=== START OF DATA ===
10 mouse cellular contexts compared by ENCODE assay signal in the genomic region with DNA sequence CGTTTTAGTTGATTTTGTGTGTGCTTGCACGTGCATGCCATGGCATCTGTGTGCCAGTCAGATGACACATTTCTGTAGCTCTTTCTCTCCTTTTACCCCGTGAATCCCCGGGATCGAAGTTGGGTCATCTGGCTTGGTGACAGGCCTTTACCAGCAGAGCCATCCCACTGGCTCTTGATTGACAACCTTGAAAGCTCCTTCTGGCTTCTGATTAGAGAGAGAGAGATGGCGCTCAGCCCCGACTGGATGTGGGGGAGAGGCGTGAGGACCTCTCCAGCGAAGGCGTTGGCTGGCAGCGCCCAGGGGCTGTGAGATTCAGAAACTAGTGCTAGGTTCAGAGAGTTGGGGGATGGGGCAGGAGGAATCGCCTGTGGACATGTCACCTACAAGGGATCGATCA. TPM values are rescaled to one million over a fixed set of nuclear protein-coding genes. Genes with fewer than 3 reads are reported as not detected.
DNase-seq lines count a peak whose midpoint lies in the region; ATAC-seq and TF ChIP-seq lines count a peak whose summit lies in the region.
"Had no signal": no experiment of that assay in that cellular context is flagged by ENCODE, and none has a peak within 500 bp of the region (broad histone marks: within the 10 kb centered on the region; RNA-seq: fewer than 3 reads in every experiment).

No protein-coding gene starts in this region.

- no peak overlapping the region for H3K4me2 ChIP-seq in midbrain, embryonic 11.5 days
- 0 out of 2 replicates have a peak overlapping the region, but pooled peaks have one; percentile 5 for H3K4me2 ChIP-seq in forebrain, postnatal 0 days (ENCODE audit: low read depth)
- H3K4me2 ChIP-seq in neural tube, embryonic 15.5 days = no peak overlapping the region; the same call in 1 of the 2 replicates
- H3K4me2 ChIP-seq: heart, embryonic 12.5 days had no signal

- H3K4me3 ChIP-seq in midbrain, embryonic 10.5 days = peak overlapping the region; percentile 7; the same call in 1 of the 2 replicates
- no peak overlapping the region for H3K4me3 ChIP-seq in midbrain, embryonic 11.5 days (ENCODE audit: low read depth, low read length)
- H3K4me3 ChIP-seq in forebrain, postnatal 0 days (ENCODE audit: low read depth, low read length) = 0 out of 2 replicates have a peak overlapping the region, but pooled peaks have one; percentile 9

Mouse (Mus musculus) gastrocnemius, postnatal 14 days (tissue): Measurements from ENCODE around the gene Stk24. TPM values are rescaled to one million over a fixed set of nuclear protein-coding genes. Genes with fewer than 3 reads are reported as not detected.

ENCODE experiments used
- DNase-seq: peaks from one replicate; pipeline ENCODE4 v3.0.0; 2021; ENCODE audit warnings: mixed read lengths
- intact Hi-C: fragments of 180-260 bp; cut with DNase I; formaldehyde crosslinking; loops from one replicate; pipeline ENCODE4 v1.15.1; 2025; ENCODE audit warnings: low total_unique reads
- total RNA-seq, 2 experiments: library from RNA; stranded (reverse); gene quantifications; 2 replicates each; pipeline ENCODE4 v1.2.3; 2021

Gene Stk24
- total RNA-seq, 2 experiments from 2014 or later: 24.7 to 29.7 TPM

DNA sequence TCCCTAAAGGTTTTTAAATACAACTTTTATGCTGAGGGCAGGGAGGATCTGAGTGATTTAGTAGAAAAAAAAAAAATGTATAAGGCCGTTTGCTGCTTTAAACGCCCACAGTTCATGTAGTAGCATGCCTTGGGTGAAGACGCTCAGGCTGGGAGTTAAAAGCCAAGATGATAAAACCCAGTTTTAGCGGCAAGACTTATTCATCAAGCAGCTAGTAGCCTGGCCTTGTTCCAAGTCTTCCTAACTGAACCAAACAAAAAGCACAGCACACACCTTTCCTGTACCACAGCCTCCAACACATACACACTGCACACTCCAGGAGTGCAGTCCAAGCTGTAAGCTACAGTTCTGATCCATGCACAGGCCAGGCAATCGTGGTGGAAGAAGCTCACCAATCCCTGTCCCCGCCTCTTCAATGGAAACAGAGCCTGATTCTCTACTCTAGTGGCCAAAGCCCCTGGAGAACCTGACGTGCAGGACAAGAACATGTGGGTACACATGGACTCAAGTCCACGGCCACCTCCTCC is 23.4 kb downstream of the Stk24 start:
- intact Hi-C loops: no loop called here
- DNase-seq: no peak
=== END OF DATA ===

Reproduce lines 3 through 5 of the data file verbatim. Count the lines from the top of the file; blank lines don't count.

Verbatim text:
"Had no signal": no experiment of that assay in that cellular context is flagged by ENCODE, and none has a peak within 500 bp of the region (broad histone marks: within the 10 kb centered on the region; RNA-seq: fewer than 3 reads in every experiment).

No protein-coding gene starts in this region.

- no peak overlapping the region for H3K4me2 ChIP-seq in midbrain, embryonic 11.5 days